Wednesday, February 1, 2012

Time To Revisit `A People's History of Iran' Again: Part 6

(All the 2012 GOP and Democratic presidential candidates in the USA—except for Ron Paul—apparently support the U.S. government’s current policy of waging economic warfare and covert war against people in Iran and threatening people in Iran with an overt US/Israeli military attack in 2012. Yet most people in the United States know little about the history of people in Iran since foreign imperialist powers began undemocratically and illegally intervening in its internal political and economic affairs in the late 1800s. But here's part 6 of "A People's History of Iran," from a few years ago--bf).

In response to growing anti-British mass nationalist pressure in Iran during the 1930s, Reza Shah Pahlavi’s regime agreed to annul one of its previously agreed to oil concessions to UK imperialism in Khuzistan on November 27, 1932. Reza Shah Pahlavi’s regime then began to pursue a more nationalist policy; and some reforms were also introduced by Reza Shah Pahlavi’s regime during the 1930s which Westernized Iranian society somewhat and provided public school educational opportunities for the children of Iran’s middle-class families.

Political repression of Iranian left intellectuals continued, however, during the 1930s by this regime. In April 1937, for example, Dr. Taghi Erani and 52 members of his Donya magazine discussion group were arrested by the Reza Shah Pahlavi’s regime and charged with conspiracy to violate the Anti-Communist Act of 1931. At their subsequent November 1938 trial, Erani attacked the constitutionality of the regime’s Anti-Communist Act of 1931 as a violation of the right to freedom of expression. But all 53 defendants were convicted. Ten of the convicted Iranian left defendants were then sentenced to 10 years of imprisonment.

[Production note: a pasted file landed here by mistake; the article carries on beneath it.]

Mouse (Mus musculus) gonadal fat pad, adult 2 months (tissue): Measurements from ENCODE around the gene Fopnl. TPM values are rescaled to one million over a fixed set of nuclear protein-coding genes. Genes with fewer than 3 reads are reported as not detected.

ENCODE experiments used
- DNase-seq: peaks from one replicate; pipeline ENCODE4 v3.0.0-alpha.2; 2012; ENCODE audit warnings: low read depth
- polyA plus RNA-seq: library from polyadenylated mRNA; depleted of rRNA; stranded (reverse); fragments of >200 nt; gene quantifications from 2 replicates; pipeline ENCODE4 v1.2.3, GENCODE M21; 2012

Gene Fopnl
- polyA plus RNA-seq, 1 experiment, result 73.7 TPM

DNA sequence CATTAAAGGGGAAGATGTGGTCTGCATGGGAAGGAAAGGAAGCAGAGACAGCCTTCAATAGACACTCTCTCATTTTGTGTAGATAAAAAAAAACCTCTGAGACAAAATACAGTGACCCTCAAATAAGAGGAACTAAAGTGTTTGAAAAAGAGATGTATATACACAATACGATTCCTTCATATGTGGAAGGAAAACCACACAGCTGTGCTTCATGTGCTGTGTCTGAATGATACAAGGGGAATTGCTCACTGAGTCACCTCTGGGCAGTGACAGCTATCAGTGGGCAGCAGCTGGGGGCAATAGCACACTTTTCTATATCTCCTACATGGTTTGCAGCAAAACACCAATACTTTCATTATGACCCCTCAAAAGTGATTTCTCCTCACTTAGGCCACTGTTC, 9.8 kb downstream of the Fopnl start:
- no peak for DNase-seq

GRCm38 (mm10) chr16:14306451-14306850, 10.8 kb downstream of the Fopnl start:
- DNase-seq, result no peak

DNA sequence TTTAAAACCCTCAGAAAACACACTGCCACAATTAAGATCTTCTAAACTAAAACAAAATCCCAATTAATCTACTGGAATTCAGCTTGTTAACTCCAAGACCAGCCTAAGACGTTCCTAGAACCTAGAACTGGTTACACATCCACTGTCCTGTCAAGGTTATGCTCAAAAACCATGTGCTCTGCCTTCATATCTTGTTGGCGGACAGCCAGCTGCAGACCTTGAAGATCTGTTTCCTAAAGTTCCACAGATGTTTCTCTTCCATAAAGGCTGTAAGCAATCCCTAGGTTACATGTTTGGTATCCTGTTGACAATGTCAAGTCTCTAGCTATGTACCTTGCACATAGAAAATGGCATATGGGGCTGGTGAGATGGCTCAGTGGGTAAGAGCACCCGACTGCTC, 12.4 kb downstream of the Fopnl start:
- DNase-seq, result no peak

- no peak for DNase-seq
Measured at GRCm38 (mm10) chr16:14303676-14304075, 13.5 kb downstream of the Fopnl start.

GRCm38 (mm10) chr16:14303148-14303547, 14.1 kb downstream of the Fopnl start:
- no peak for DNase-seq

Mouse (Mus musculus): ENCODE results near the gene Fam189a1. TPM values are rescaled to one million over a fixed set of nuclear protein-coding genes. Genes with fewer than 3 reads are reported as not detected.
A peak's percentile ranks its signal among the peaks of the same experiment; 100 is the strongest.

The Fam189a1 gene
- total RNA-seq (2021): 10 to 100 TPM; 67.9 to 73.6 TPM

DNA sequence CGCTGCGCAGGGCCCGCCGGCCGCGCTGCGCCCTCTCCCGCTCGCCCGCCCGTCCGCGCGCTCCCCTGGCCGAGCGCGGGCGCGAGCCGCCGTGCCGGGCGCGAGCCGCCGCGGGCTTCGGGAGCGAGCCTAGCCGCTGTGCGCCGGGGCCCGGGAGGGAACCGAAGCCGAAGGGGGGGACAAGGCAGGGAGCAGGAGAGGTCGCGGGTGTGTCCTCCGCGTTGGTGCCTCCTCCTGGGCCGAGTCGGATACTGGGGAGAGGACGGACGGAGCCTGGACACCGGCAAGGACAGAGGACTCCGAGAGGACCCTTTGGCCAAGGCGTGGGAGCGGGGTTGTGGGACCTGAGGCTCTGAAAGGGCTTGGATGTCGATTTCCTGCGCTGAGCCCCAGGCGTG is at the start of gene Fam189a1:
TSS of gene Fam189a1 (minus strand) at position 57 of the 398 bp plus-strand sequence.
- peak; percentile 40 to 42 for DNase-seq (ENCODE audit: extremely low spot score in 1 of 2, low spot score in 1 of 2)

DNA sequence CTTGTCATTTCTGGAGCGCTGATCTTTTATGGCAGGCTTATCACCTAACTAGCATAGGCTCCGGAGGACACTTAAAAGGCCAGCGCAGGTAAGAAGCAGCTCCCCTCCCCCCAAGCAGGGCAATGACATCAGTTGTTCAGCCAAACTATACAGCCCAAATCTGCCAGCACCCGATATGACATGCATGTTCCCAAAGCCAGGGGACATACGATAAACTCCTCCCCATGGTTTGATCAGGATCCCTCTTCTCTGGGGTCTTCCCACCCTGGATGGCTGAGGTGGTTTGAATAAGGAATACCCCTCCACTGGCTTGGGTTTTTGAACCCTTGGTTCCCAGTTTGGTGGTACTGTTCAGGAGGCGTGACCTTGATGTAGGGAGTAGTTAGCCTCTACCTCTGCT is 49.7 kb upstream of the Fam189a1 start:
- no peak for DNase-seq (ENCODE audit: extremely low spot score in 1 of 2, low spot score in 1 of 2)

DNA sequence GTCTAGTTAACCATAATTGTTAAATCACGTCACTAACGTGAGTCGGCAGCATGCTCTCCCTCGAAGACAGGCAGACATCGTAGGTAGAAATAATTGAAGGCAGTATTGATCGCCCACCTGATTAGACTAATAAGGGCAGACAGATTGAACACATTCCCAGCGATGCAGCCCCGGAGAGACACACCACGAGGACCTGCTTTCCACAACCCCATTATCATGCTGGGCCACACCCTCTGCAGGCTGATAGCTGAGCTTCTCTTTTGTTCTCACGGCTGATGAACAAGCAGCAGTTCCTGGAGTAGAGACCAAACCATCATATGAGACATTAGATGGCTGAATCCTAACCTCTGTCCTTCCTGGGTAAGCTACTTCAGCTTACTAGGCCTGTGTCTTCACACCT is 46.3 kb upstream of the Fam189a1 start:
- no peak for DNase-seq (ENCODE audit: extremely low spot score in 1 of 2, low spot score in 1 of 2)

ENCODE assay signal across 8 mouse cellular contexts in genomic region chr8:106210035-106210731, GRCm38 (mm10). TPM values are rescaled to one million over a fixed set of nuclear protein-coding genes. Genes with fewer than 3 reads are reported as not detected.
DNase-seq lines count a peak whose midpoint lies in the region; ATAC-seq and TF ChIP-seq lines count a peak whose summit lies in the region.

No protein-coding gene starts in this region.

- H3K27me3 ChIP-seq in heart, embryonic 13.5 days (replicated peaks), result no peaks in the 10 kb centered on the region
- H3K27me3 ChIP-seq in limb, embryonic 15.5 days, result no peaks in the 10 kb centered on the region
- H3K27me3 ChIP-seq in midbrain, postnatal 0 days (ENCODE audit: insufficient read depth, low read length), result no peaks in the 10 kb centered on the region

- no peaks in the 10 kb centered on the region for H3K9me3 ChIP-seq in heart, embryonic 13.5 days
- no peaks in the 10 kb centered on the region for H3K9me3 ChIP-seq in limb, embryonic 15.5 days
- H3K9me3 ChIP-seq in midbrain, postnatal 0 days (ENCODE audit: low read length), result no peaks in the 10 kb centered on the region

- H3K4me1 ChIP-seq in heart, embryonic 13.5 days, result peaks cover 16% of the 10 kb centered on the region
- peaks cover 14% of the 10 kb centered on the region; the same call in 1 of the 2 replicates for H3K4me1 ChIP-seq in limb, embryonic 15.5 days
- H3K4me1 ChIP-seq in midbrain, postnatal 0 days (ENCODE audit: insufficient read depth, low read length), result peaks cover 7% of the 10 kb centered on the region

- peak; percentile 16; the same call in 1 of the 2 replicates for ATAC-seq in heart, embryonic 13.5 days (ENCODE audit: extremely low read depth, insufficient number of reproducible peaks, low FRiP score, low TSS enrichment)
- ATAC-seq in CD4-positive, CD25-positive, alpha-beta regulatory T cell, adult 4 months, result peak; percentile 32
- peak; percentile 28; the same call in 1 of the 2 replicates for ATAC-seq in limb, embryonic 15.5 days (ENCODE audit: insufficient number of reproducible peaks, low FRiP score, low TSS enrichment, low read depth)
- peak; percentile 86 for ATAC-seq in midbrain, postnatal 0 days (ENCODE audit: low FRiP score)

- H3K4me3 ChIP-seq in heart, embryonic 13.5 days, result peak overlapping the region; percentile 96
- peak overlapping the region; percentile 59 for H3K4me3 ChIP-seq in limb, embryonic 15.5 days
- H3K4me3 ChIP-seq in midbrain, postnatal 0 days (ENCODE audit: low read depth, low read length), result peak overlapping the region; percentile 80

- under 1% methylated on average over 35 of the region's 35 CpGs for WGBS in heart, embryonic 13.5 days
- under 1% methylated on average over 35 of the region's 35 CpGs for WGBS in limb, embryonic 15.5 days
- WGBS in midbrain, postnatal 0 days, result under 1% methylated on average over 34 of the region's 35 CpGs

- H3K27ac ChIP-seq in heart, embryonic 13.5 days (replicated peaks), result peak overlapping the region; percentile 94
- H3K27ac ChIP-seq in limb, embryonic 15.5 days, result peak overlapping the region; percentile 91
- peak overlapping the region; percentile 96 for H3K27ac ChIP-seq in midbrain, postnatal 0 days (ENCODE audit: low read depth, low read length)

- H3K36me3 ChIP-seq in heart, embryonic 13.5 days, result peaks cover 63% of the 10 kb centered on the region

The leader of the Donya journal circle, Erani, died in an Iranian prison, however, on February 4, 1940--apparently as a result of deliberate negligence by the Reza Shah Pahlavi regime’s prison hospital authorities. But in September 1941, the other imprisoned left intellectuals of the Donya circle were granted amnesty and released, after Reza Shah Pahlavi’s authoritarian regime--which was seen as too politically supportive of Nazi Germany--was overthrown by a joint military invasion of Iran by the foreign troops of the Soviet and UK governments. The released Donya journal circle prisoners then joined other Iranian leftists in establishing the Tudeh Party in October 1941.

One reason that Reza Shah Pahlavi’s regime was pro-Nazi Germany in its politics in early 1941 was that between 1933 and 1941 Nazi Germany had helped this regime modernize and industrialize Iran and had become Iran’s largest trading partner. Between 1929 and 1941, for example, the number of Iranians who were urban workers rather than peasants jumped from 300,000 to 600,000; and the size of Iran’s middle-class and intelligentsia also increased.

But despite Reza Shah Pahlavi’s nationalism and his regime’s pro-Nazi, pro-German political orientation during the late 1930s, in 1933 his government added another 60 years to the term of the British-owned Anglo-Persian Oil Company’s lucrative oil production concession. In 1935, the Anglo-Persian Oil Company’s name was also changed to the Anglo Iranian Oil Company when the name of the country was officially changed from “Persia” to “Iran” during that same year. (end of part 6)

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